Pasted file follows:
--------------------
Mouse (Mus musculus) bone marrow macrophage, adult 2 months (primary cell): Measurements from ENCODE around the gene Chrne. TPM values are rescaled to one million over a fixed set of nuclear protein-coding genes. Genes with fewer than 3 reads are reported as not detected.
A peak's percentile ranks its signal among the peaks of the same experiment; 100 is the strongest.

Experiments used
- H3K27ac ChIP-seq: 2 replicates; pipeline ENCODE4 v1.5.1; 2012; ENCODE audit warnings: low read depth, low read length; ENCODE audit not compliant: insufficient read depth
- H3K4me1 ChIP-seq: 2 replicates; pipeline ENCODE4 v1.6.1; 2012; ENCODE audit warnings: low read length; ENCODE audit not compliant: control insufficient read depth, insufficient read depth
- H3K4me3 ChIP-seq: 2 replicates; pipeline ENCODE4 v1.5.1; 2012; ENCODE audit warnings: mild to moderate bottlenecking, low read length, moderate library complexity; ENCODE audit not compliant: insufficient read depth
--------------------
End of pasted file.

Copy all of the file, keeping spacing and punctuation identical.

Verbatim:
Mouse (Mus musculus) bone marrow macrophage, adult 2 months (primary cell): Measurements from ENCODE around the gene Chrne. TPM values are rescaled to one million over a fixed set of nuclear protein-coding genes. Genes with fewer than 3 reads are reported as not detected.
A peak's percentile ranks its signal among the peaks of the same experiment; 100 is the strongest.

Experiments used
- H3K27ac ChIP-seq: 2 replicates; pipeline ENCODE4 v1.5.1; 2012; ENCODE audit warnings: low read depth, low read length; ENCODE audit not compliant: insufficient read depth
- H3K4me1 ChIP-seq: 2 replicates; pipeline ENCODE4 v1.6.1; 2012; ENCODE audit warnings: low read length; ENCODE audit not compliant: control insufficient read depth, insufficient read depth
- H3K4me3 ChIP-seq: 2 replicates; pipeline ENCODE4 v1.5.1; 2012; ENCODE audit warnings: mild to moderate bottlenecking, low read length, moderate library complexity; ENCODE audit not compliant: insufficient read depth